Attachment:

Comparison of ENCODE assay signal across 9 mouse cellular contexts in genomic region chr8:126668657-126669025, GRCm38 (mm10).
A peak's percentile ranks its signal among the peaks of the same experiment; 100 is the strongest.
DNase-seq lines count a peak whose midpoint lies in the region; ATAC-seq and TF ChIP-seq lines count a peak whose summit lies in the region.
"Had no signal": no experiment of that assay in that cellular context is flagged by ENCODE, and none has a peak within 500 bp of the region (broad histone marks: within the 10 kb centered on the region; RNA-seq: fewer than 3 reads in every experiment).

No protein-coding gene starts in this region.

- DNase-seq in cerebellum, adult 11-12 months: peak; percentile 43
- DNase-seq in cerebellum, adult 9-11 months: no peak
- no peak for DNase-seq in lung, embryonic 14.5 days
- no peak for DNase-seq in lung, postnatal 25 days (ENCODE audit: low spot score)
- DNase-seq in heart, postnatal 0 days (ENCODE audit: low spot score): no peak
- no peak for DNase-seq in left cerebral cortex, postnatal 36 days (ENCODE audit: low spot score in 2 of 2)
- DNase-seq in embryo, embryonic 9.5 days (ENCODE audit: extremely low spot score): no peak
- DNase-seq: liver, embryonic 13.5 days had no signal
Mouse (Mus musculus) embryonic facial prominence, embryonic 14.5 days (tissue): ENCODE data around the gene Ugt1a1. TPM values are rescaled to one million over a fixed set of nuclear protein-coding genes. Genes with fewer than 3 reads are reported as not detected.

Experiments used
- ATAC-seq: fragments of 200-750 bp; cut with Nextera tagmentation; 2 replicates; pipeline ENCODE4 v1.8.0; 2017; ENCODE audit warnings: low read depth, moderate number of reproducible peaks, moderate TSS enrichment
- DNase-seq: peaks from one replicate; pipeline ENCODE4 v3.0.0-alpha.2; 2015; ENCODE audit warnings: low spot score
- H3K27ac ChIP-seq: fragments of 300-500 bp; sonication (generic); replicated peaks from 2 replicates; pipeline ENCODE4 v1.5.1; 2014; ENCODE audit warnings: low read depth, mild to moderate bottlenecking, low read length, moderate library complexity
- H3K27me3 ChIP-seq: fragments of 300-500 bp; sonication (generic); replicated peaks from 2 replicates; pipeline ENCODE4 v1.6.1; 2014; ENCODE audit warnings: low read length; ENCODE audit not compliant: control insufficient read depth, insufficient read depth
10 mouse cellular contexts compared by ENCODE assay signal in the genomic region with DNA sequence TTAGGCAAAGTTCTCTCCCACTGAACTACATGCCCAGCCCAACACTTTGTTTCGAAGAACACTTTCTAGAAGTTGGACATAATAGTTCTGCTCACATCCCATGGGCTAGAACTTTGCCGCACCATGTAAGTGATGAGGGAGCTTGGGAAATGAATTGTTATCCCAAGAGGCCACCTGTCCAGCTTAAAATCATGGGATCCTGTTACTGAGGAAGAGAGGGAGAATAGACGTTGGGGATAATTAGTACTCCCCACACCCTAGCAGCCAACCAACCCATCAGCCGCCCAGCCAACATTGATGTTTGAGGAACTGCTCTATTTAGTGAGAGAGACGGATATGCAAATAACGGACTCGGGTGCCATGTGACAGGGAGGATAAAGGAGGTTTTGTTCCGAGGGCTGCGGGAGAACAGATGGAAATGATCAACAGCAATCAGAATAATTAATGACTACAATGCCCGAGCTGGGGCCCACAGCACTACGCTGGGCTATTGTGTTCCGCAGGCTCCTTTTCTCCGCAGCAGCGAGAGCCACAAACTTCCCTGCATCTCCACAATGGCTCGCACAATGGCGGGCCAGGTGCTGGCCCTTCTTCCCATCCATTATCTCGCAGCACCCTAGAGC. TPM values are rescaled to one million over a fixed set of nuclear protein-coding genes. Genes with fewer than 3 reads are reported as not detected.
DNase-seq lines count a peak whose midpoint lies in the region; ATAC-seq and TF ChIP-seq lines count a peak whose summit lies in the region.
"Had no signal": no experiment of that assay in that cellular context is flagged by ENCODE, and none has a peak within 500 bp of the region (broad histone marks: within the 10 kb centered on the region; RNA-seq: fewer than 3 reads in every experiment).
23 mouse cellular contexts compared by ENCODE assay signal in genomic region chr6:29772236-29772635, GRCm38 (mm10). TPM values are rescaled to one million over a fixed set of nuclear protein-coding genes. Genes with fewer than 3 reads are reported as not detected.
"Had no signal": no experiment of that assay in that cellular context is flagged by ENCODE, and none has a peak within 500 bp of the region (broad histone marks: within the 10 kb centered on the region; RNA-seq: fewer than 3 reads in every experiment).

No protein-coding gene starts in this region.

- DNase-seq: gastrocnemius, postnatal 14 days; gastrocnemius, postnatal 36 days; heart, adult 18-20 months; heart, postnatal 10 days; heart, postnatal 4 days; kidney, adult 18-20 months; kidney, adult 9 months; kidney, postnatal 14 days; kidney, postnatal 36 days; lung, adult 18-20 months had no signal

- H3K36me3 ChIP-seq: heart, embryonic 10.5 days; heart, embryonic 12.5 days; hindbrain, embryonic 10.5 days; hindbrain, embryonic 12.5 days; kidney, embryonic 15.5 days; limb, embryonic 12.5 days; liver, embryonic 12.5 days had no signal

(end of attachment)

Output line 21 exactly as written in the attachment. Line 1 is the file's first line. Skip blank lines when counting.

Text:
DNase-seq lines count a peak whose midpoint lies in the region; ATAC-seq and TF ChIP-seq lines count a peak whose summit lies in the region.